CANCELED DUE TO WEATHER CONCERNS! “My Indian Dress as a Drawing Card”

December 13, 2010 - 7:00 PM to 9:00 PM

Speaker: Dr. Scott Richard Lyons, Syracuse University.


Indigenous people in the Americas started living under the shadow of stereotype as early as 1492, and it wasn’t long before Indian imagery began justifying political policies that Indians found objectionable.  To speak back to power, as many Natives did, required one to contend with imagery that persistently figured Indians as violent, subhuman savages.  How did Indian leaders and activists in the eighteenth, nineteenth, and twentieth centuries engage with stereotypes in an effort to free themselves from them?  This presentation will explore some of the ways Indian imagery was used, refigured, and resisted by prominent Native writers and orators engaging colonization and racism.  Sometimes stereotype was embraced as a “drawing card,” as the Sioux writer Zitkala-Sa put it in 1917, to attract an audience for anti-colonial and anti-racist discourse.  FREE TO THE PUBLIC.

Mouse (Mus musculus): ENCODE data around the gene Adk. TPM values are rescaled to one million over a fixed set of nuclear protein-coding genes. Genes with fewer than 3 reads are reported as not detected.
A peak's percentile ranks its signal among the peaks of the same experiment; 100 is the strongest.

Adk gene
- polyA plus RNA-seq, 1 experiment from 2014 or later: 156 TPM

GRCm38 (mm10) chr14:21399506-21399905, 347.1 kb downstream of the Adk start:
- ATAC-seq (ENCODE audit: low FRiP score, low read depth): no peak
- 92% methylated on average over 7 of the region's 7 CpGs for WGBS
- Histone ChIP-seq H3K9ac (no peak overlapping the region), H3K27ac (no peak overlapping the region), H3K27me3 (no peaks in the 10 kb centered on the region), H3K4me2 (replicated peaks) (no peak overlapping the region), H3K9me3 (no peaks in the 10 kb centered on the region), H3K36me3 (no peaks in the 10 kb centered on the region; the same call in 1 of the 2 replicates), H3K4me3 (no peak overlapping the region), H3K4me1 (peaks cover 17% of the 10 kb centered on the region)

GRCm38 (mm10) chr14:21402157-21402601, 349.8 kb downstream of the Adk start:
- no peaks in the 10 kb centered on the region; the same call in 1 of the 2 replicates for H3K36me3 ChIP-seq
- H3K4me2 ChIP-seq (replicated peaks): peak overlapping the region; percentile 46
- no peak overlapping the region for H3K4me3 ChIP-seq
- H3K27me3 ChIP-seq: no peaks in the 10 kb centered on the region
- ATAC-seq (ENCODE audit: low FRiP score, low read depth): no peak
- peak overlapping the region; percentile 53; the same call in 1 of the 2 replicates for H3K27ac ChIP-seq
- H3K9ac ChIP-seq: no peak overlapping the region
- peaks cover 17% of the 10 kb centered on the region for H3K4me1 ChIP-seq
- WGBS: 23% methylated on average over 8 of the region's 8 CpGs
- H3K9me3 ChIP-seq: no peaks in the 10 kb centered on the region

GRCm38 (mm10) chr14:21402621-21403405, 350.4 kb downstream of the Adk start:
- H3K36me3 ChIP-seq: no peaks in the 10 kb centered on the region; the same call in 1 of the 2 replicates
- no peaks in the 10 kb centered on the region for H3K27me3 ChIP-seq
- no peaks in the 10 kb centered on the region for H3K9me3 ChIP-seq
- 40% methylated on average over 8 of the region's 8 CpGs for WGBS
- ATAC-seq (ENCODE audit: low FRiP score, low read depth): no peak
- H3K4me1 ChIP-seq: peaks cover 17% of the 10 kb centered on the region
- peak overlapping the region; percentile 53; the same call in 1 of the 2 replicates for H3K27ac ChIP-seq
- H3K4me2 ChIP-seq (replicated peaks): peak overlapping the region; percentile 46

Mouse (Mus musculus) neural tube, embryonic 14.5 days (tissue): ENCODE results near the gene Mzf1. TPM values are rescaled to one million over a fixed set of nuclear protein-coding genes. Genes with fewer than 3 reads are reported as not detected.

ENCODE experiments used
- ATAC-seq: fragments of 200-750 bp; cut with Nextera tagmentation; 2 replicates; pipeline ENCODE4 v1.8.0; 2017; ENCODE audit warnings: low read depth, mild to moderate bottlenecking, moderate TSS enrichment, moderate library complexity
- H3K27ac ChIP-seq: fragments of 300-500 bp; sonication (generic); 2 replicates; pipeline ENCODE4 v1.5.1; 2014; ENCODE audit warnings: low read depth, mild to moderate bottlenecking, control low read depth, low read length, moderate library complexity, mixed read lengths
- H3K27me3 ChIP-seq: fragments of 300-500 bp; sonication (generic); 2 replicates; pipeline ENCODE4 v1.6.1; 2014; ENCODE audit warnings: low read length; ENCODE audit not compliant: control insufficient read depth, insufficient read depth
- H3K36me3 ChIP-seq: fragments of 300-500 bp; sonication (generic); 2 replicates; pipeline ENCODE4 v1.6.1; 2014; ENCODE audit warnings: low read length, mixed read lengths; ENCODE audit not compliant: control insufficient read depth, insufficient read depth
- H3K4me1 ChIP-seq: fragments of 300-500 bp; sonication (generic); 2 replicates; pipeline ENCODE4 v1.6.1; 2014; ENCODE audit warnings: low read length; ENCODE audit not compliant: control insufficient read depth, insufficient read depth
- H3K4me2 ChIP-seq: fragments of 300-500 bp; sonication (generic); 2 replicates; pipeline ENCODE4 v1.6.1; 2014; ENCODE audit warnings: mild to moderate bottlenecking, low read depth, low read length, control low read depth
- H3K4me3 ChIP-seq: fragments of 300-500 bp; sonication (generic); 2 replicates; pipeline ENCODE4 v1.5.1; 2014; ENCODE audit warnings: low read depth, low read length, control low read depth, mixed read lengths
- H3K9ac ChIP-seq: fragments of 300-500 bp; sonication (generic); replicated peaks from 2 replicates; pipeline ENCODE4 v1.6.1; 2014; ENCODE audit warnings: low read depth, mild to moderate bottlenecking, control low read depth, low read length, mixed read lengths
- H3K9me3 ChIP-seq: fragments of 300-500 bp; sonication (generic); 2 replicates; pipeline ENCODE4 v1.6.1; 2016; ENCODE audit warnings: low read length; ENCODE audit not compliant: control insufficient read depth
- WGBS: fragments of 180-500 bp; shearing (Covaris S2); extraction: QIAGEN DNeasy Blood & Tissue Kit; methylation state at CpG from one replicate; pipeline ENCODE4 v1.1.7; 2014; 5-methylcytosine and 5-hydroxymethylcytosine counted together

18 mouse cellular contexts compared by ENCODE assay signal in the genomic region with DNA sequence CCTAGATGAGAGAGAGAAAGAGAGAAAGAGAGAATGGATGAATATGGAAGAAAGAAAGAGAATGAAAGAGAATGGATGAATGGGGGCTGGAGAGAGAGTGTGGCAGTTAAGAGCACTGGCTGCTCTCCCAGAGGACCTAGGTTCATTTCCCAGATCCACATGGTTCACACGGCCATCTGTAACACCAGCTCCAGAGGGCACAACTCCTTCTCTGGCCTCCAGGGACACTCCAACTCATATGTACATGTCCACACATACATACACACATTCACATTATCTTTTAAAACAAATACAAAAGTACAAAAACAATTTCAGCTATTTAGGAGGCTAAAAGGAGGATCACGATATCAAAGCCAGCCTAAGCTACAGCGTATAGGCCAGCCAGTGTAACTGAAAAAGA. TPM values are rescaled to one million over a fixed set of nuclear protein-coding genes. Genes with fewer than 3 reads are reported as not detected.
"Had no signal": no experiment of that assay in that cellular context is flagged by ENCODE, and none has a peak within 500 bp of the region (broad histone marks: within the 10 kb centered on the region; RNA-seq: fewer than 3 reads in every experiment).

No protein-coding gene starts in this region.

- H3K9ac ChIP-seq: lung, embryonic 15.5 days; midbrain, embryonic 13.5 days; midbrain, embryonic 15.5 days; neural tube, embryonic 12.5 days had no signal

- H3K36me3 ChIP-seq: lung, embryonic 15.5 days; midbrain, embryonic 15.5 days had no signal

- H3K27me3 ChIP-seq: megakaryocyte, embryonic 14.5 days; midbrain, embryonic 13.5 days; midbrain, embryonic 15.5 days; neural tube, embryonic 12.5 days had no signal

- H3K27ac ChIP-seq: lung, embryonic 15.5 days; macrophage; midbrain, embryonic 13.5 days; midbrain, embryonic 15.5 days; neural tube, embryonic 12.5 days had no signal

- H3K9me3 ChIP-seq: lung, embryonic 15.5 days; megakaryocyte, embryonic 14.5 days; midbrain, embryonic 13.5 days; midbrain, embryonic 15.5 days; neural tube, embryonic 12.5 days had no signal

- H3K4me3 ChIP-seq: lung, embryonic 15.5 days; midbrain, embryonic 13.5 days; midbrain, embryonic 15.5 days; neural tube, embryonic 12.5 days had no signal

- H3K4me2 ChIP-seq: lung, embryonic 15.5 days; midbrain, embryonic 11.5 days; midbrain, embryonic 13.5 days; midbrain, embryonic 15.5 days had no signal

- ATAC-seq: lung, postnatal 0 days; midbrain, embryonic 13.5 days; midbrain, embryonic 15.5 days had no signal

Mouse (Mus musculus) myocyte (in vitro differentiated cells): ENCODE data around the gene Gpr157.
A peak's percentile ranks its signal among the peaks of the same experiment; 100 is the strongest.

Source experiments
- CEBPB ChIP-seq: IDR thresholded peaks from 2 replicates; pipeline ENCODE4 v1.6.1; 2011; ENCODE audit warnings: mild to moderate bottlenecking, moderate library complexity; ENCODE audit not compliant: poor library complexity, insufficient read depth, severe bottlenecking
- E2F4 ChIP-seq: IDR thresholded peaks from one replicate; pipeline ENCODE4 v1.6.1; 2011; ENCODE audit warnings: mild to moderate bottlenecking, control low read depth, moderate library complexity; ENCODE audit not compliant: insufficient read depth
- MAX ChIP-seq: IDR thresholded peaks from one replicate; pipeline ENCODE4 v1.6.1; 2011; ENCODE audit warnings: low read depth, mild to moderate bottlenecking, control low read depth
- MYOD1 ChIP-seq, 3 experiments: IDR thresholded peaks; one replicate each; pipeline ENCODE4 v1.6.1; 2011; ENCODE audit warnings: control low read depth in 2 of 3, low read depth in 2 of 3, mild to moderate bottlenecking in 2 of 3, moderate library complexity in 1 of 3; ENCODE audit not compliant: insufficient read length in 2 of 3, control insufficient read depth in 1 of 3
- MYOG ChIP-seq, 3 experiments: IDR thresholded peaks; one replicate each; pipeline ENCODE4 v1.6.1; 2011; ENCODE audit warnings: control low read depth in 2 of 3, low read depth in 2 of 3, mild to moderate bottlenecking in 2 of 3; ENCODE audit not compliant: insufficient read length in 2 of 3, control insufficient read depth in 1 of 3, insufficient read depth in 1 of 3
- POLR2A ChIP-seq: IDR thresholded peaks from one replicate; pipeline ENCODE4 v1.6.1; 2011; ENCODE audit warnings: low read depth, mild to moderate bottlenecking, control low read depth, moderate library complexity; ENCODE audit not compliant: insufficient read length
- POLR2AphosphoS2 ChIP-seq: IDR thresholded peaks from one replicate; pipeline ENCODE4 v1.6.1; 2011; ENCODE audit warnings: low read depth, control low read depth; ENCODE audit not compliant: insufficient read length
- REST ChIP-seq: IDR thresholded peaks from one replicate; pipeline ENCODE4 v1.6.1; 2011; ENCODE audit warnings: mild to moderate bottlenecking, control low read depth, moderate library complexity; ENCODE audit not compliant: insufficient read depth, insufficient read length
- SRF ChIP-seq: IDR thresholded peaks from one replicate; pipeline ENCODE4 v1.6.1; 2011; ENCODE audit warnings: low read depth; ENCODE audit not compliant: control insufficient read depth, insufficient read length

Scott Richard Lyons, Leech Lake Ojibwe, is an Associate Professor of English at Syracuse University, where he also directs the Native American Studies program.